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Margaret Fuller and Walt Whitman stand out as two ancient literature goons who have done various works in literature and ones who appreciation for what they did. They feature some resemblances as well as contradictions in their works in the way they employs the different aspects of literature such as styles, settings, plots and even their themes.
Therefore, it is important to study deeper the literal works of the two in order to get clear similarities or differences if any in their works. The theme that this discussion will zero on is on the one’s self or rather individuality or the unit of self as it appears as a common theme in The Great Lawsuit by Margaret Fuller and The Leaves of Grass by Walt Whitman.
The two writers have in depth touched on the theme of self in their works. It therefore provides a good point or basis of analyzing and comparing some commonness and contradictions that stand based on the theme.
Fuller has remained one of the well remembered writer who laid a foundation in the securing and elevating women in society. The culture and traditions that are in place has positioned women in some sort of slavery and demeanor. Through her book “The Great Lawsuits” she points out the disadvantages that women face when it comes to matters of legal due to cultural confinements.
For instance, she expresses in the book that women do not hold properties on equal grounds or terms as their male counterparts and incase their husbands pass away, they are allowed to inherit part of the property for instance a child but not everything (Fuller 1627). Therefore, the difference, which exists between the men and the women, is based on the self or rather the individuality of male in their thinking.
This belief by the male counterparts to have an upper hand in all sectors or areas in life is what dominates in her book. She is of the view that there is a greater need for such individuality, which is held by men to come to an end. This can only be witnessed by woman taking a role in educating and elevating their women counterparts so us they can be able to act independently, empowered and make decision solely as equals as their male counterparts does.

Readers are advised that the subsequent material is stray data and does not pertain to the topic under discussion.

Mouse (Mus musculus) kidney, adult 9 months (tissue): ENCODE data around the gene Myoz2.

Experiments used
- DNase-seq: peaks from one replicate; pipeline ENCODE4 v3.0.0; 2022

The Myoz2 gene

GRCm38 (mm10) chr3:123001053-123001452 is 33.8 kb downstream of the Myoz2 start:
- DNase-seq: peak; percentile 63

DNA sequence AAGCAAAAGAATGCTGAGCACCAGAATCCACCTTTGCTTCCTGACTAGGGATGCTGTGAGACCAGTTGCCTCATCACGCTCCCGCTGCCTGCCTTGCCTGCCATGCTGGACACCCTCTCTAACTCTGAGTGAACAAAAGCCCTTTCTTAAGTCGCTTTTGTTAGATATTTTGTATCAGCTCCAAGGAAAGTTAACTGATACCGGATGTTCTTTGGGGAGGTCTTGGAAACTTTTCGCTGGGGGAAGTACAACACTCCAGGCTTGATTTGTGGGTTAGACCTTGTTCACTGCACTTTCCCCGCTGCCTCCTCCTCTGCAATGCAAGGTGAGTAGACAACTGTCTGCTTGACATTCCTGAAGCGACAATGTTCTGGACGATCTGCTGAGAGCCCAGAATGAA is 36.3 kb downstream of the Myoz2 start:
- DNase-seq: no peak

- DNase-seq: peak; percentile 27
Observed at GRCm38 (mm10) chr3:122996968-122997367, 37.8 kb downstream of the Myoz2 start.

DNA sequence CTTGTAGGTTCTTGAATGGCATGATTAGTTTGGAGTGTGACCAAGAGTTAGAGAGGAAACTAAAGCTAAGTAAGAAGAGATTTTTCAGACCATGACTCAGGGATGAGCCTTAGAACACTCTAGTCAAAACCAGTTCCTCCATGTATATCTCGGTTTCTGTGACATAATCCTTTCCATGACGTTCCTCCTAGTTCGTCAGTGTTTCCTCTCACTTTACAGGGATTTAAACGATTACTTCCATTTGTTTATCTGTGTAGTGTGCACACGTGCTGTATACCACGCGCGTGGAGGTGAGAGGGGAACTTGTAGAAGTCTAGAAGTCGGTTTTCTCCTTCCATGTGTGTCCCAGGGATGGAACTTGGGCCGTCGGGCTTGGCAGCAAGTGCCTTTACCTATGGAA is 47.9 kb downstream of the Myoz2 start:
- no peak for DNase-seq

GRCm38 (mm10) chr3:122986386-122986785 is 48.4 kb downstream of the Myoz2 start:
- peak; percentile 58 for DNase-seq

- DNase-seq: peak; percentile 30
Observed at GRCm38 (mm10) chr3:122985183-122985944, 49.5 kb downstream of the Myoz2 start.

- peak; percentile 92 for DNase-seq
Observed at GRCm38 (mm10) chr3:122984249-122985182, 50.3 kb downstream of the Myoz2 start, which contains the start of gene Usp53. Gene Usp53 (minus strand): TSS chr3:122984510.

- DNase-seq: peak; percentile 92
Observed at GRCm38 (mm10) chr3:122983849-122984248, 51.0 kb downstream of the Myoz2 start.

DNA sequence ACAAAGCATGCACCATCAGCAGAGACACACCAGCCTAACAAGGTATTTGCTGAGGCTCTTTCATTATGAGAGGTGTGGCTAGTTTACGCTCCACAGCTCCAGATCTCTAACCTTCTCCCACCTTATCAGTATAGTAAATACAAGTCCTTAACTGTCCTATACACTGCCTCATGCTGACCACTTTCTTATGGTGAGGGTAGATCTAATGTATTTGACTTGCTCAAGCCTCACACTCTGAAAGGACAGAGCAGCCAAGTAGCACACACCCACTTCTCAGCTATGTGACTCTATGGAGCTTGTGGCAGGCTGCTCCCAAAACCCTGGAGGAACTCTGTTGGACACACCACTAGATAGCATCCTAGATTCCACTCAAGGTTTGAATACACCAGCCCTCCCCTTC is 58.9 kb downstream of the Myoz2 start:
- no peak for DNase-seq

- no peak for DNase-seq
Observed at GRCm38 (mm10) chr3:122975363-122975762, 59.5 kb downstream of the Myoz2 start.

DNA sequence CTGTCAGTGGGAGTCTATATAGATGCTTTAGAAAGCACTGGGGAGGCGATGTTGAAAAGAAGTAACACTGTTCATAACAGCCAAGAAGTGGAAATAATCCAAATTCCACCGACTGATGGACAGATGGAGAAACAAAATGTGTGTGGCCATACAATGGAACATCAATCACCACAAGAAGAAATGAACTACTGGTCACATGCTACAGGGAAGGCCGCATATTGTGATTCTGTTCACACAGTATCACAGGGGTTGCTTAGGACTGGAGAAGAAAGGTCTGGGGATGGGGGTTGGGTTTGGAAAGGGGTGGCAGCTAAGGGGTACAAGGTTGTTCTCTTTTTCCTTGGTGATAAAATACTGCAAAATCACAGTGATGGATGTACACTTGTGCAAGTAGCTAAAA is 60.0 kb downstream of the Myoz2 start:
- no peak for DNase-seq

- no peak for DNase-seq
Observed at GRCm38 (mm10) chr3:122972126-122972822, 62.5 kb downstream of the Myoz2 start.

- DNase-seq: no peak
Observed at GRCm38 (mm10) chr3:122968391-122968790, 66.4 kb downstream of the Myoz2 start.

Therefore, the author throughout this theme clearly exposes the imbalance that society is undergoing. Likewise, Whitman’s preface to the 1855 edition, of Leaves of Grass has a greater part on the theme of individuality or self. Although the book has many categories of poems, most of the poems touch on this theme of individuality and self.
For instance, in the inscriptions, the poem “I hear America singing” the author, Whitman has in length elaborated on the theme of individuality. He hears the carols of all people singing, people who contribute to the culture and life of America. The voices or carols are sung by mechanics, masons, carpenters, shoemakers and all categories of people.
The singing by these various people expresses their happiness and joy illustrating a sense of individuality in terms of women and men as every person sings what belongs to her or him as opposed to any other person. There is therefore a sense of self and individualism in the way people behaves. Every person is trying to play his or her part solely in order to achieve satisfactions.
Therefore, the two authors’ take on this aspect of individualism is to greater level similar. They both have some commonness through how individuals navigate other ways to consider their own way or life without necessarily putting in minds the needs and desires of their colleagues.
For instance, Fuller’s theme of individuality shows clearly how women plot and should act in order to regain their position in society. It will take their own initiative to be where they want to be. If they do not cooperate towards one common goal they may continue to remain in their current positions, as their male counterparts continue to dominate and under regard them in the society.
On the other hand, Whitman’s theme on individuality is also clear as every individual is more concerned about his or her own interests in life and therefore does something that better interests him/her. Therefore, there is a good percentage of comparison between the works of these two authors.